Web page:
JESUS SENT TWO disciples ahead of Him into a nearby village to carry out a special errand.
“Go into the village opposite you, where as you enter you will find a colt tied, on which no one has ever sat. Loose him and bring him here. And if anyone asks you, ‘Why are you loosing him?’ thus you shall say to him, ‘Because the Lord has need of him'” (Luke 19:30-31).
Once the animal had been secured, Jesus purposely rode the colt in Jerusalem.
I say “purposely” because His presence on the beast served as a sort of formal announcement.
In ancient times a conqueror would ride a stallion into a city indicative of the fact that he reigned over the people.
However, when that individual came mounted on a colt, it said peace prevailed.
So Jesus, the Prince of Peace, rode the colt into Jerusalem (cf. Zech. 9:9) proclaiming His impending coronation.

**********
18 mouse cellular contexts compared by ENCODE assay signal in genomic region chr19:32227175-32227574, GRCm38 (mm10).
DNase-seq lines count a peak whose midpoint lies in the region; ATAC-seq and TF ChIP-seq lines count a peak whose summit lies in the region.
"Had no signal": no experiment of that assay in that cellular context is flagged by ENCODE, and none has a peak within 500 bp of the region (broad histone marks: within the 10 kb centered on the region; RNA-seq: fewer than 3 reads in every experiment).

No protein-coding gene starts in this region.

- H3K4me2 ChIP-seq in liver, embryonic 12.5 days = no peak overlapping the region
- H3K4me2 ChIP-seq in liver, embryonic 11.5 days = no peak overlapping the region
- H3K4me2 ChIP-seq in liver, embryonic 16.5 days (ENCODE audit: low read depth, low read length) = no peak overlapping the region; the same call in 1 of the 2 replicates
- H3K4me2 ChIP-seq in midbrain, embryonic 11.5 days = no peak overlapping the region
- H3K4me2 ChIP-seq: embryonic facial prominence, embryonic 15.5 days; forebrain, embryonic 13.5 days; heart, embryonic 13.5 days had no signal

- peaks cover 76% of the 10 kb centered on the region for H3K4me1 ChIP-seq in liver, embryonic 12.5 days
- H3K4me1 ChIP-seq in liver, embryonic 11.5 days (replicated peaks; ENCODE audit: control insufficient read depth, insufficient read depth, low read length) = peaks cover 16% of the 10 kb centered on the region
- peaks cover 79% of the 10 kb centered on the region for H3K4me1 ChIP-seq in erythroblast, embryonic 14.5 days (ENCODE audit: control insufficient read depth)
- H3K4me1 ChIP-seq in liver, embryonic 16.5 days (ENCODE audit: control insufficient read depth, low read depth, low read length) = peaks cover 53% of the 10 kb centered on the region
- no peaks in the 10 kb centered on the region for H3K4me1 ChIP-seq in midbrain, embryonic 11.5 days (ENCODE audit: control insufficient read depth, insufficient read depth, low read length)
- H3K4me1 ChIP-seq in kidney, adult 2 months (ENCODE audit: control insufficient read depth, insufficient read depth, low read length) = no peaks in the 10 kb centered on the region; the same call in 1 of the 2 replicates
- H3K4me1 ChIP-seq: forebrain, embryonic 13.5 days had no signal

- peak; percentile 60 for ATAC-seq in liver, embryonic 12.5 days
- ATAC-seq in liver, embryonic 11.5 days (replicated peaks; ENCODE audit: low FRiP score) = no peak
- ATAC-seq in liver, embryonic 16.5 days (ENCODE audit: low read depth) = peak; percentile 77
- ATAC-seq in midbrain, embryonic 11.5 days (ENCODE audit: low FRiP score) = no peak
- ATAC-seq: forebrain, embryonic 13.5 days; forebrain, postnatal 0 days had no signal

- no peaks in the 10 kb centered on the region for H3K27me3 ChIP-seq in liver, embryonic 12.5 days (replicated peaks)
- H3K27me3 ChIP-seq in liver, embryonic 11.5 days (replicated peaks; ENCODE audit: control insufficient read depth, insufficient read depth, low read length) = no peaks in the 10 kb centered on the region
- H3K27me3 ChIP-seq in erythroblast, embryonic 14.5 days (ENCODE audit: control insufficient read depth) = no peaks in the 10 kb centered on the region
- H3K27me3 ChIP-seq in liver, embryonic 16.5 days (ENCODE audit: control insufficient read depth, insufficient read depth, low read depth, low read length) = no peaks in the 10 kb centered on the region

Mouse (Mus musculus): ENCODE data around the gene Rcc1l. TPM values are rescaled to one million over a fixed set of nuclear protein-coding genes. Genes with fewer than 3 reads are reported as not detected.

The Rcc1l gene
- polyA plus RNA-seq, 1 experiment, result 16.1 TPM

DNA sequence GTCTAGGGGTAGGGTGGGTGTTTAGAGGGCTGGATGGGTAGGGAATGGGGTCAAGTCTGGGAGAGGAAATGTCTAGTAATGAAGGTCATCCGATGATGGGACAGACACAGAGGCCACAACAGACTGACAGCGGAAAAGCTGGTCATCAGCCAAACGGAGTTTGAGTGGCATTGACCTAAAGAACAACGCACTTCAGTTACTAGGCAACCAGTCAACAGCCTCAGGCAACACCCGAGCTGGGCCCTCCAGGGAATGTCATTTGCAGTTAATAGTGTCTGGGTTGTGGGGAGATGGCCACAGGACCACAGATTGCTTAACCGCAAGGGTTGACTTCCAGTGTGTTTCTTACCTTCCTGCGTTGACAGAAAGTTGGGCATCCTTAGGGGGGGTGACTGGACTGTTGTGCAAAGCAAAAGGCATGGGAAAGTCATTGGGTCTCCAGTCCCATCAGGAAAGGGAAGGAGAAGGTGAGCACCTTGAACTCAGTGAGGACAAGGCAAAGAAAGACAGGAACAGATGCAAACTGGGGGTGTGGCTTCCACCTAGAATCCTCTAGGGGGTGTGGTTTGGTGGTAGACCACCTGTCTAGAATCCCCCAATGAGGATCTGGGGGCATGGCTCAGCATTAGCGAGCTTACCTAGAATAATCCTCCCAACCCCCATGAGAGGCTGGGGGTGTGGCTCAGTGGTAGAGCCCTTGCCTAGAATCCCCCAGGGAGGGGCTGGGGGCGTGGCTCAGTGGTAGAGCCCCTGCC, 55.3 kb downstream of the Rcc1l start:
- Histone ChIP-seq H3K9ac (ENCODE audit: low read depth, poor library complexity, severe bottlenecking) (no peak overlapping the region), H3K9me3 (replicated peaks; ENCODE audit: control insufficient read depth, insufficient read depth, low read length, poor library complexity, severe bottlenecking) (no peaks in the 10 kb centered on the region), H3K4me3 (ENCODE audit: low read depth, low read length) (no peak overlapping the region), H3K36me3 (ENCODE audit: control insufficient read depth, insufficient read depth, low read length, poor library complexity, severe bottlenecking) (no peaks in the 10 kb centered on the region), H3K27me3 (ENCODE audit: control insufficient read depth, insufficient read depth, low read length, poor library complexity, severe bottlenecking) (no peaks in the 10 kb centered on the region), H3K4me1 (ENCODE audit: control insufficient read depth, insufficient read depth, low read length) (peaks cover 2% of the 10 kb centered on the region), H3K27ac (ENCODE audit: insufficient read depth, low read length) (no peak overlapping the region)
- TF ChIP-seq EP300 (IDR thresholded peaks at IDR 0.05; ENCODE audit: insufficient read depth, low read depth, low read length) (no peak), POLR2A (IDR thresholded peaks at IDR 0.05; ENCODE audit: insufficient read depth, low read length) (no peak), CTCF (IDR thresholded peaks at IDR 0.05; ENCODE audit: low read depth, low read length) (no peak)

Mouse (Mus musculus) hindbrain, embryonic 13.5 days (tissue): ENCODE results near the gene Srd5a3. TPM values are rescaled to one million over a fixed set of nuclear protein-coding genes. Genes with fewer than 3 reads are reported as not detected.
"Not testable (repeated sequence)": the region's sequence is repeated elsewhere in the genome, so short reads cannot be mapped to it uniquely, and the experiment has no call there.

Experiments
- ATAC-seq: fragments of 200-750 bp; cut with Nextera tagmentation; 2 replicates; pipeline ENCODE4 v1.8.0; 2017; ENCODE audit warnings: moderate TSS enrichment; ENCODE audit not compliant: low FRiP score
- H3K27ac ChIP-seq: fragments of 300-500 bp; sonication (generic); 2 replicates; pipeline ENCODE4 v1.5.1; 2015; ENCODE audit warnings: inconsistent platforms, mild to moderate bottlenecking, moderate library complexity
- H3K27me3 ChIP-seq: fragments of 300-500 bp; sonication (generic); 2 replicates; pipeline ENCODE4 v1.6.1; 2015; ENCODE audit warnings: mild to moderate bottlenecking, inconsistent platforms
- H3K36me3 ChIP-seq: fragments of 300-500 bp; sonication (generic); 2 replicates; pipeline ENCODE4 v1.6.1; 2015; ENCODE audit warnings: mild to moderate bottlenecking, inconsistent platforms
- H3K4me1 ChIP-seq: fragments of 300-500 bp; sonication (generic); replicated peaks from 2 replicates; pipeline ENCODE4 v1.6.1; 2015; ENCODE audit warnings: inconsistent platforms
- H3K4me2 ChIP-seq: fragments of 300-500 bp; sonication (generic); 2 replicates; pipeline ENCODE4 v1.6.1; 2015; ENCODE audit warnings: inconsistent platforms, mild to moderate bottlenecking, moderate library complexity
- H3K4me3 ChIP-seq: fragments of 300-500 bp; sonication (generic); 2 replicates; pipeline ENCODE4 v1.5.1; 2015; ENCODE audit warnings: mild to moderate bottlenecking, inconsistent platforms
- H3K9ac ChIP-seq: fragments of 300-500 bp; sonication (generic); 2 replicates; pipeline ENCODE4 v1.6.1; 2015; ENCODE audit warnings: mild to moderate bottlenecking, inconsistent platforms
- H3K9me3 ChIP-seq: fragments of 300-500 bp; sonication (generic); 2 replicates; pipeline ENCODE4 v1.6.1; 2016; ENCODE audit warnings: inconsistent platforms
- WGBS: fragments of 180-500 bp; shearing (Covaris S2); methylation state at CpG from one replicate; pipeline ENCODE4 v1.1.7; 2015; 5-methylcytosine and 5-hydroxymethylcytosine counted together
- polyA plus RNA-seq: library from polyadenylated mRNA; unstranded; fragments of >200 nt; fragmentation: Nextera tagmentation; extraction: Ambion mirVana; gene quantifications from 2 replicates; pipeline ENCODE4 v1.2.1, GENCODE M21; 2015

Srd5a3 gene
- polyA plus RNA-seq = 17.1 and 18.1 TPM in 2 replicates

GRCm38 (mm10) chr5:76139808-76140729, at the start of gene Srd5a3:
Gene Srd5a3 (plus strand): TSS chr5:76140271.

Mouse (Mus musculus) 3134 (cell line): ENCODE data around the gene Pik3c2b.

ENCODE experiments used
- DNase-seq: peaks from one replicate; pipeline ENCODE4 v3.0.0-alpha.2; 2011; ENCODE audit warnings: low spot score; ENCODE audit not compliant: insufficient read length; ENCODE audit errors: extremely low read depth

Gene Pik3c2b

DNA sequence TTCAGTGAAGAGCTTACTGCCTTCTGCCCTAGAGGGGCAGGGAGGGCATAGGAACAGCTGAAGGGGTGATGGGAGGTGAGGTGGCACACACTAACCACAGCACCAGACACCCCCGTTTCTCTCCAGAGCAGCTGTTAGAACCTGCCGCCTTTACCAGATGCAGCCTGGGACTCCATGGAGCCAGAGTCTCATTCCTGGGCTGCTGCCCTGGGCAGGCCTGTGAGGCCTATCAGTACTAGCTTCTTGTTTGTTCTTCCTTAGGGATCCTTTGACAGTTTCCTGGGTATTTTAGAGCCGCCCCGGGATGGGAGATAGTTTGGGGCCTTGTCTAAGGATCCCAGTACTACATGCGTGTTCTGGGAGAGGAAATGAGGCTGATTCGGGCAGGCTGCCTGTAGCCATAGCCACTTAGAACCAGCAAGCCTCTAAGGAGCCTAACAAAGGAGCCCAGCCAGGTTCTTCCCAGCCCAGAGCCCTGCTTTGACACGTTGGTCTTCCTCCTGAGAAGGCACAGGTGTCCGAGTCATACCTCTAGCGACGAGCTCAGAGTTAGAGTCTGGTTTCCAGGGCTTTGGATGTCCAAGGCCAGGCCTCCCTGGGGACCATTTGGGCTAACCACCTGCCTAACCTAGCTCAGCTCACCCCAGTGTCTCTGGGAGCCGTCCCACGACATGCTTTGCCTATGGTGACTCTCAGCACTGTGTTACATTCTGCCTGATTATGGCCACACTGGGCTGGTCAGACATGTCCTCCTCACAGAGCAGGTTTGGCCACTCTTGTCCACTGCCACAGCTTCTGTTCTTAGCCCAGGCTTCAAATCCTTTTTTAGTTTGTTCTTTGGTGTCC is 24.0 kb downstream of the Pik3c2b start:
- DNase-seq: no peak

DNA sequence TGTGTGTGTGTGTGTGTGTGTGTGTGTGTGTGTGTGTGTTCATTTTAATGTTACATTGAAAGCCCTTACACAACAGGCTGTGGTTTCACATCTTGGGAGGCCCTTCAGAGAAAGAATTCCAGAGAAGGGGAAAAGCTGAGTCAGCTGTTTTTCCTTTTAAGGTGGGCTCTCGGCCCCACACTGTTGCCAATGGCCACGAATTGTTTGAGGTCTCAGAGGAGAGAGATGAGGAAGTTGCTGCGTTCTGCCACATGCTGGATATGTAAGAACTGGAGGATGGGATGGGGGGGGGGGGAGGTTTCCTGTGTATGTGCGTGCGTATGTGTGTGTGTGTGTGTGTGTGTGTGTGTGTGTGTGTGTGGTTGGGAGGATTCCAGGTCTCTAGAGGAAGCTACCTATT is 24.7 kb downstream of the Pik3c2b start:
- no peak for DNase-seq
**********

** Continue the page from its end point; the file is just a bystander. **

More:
Not surprising, His entrance into the city was met with divergent response.
Many hailed Him with joy, welcoming Him as an earthly sovereign who had come, so they thought, to re-establish the Davidic kingdom and overthrow the Roman empire (Luke 19:37).
By contrast, others were angry with the Lord because they interpreted this ride into Jerusalem as rank arrogance and blasphemy (v. 39).
The religious establishment insisted that Jesus rebuke the jubilant crowds for their error.
I find it compelling that Jesus, not only rode into Jerusalem on a colt, knowing full-well how folks would respond, but He was also conscious of what would inevitably occur in that city.
While the people on this occasion shouted, “Hail Him! Hail Him!”, before long they would cry just the opposite, “Nail Him! Nail Him!”
Jesus knew that Jerusalem meant His torturous death–and He rode into town anyway.
He crucified self before He was crucified on Calvary.
May I ask some hard questions for your personal consideration, dear reader?
Jesus knew that going to Jerusalem would bring pain–and He went anyway.
What about you?
Will you go anyway?